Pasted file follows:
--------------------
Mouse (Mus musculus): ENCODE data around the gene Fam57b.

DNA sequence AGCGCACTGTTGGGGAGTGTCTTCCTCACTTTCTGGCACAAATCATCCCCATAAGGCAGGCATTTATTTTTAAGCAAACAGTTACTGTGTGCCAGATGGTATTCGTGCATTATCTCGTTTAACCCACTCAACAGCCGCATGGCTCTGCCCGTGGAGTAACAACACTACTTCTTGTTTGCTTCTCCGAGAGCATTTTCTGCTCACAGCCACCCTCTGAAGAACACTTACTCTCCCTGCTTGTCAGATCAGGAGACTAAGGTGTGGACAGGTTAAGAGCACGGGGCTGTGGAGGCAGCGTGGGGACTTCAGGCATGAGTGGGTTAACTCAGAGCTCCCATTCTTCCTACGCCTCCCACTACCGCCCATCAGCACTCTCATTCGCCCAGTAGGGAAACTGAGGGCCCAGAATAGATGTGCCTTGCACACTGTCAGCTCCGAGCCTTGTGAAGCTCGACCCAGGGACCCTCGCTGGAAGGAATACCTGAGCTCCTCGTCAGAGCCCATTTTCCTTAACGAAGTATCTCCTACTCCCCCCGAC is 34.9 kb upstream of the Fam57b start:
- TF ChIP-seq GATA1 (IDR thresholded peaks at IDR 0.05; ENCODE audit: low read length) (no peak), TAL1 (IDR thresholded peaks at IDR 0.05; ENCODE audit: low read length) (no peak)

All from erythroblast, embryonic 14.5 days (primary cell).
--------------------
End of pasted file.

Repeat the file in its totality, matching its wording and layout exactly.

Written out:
Mouse (Mus musculus): ENCODE data around the gene Fam57b.

DNA sequence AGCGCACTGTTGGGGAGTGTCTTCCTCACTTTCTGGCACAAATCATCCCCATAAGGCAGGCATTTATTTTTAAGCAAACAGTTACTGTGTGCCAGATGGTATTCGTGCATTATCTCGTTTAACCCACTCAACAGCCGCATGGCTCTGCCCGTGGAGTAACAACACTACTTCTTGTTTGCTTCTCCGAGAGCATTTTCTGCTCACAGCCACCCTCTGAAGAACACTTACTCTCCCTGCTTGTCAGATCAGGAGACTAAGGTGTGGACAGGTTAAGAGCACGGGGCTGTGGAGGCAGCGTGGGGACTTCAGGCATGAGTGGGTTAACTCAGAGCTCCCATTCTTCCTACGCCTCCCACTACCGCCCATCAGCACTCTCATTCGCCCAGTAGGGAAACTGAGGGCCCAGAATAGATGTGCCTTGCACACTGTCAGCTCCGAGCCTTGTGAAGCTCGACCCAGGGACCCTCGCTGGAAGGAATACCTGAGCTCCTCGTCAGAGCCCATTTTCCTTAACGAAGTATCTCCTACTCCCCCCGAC is 34.9 kb upstream of the Fam57b start:
- TF ChIP-seq GATA1 (IDR thresholded peaks at IDR 0.05; ENCODE audit: low read length) (no peak), TAL1 (IDR thresholded peaks at IDR 0.05; ENCODE audit: low read length) (no peak)

All from erythroblast, embryonic 14.5 days (primary cell).